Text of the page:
DIY Fall Artwork – Mosaic Art with Beans or Seeds
I stumbled across this awesome project while paging through my son’s artwork from school. He is always bringing home little mosaic projects with beans and seeds and I laminate them for long term storage/showcase in the house. Please note, the following images and content were copied from Cheryl at Crackof Dawn Blogspot.
posterboard, cardstock or thin cardboard
tacky glue, sharpie
glossy clear spray paint
Note: I recommend dying the seeds or using the natural colors of the raw beans versus painting them to cut down on any potential mess! If you choose to dye the seeds, place ¼ to ½ cup of water in small cups, add a TBS of vinegar and several drops of food coloring to the cups. The dry seeds should soak in the mixture for 2-4 hours and then allowed to dry overnight.
1) Start by tracing simple Halloween shapes (free templates below) onto a piece of cardboard that’s thin enough to cut easily but thick enough to hold a thick layer of glue and heavy beans. If you are making these for a class, choose the pumpkin for easy cutting.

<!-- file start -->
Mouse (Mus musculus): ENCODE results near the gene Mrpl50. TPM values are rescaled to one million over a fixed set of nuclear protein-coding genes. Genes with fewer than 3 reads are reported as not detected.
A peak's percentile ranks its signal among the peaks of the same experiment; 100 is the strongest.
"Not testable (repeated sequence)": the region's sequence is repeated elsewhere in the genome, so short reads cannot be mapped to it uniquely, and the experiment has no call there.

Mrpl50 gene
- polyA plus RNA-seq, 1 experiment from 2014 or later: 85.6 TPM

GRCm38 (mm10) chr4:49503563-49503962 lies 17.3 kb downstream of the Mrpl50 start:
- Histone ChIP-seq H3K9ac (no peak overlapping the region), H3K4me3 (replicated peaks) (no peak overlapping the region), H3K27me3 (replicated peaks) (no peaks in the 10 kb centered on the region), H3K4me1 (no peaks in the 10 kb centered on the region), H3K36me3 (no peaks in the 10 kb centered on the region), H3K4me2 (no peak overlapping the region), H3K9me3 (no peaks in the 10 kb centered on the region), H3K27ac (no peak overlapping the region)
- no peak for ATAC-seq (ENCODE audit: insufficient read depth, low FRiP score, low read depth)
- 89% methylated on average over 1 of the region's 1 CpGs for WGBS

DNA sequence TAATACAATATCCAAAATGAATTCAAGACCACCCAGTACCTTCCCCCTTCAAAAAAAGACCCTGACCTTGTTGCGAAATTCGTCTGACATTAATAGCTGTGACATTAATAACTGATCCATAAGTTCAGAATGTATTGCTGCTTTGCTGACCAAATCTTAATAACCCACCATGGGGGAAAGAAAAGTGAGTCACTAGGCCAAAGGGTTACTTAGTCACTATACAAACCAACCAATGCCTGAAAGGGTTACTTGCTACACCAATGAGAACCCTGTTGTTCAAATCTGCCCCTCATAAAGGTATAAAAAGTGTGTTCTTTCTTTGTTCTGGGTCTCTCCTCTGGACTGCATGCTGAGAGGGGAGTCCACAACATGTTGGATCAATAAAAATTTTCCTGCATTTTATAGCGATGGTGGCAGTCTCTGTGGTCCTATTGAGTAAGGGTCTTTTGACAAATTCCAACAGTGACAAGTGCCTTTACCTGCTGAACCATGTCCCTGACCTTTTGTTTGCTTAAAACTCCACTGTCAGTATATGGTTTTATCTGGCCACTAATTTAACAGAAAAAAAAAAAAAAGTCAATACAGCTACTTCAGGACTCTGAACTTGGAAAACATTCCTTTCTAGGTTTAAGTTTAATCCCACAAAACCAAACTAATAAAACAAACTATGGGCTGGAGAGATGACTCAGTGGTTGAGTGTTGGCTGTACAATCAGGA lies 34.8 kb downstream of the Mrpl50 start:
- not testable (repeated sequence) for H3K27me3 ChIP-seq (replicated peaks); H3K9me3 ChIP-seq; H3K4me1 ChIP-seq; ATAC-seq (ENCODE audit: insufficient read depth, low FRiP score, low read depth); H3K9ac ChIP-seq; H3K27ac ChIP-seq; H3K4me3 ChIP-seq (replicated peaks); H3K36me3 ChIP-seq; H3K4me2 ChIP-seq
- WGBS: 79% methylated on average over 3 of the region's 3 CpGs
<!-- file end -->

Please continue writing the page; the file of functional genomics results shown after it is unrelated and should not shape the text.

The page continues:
2) Place a thin line of glue along the entire edge of the shape. Starting from the top, wrap a length of yarn around the edge, forming a hanging loop when you reach the top again. The yarn “frame” will help the seeds stay in place. Set the shape to dry on something that you’ll be able to peel it off from (some glue will likely stick to the bottom).
3) Gather assorted beans. We used “red” lentils (they look orange), black beans, navy beans, and lima beans. Tapioca pearls or rice would also work well. (Red lentils are a key ingredient in dahl, a type of Indian soup, so you may need to check out the Indian food section of your grocer to find them.)
4) Smear the shape with glue. We used tacky glue, but school glue would work, too.
5) Have your kids form the eyes and mouths (and fangs!) first, then let them have at it! Use a sharpie to add pupils to eyes or other features.
Feel free to try this out and make your own mosaic and don’t limit yourself to just Fall themes – you can make practically anything, for any time of year with these same instructions!
A Special Thanks to Cheryl from Crackof Dawn Blogspot for this kid-friendly idea!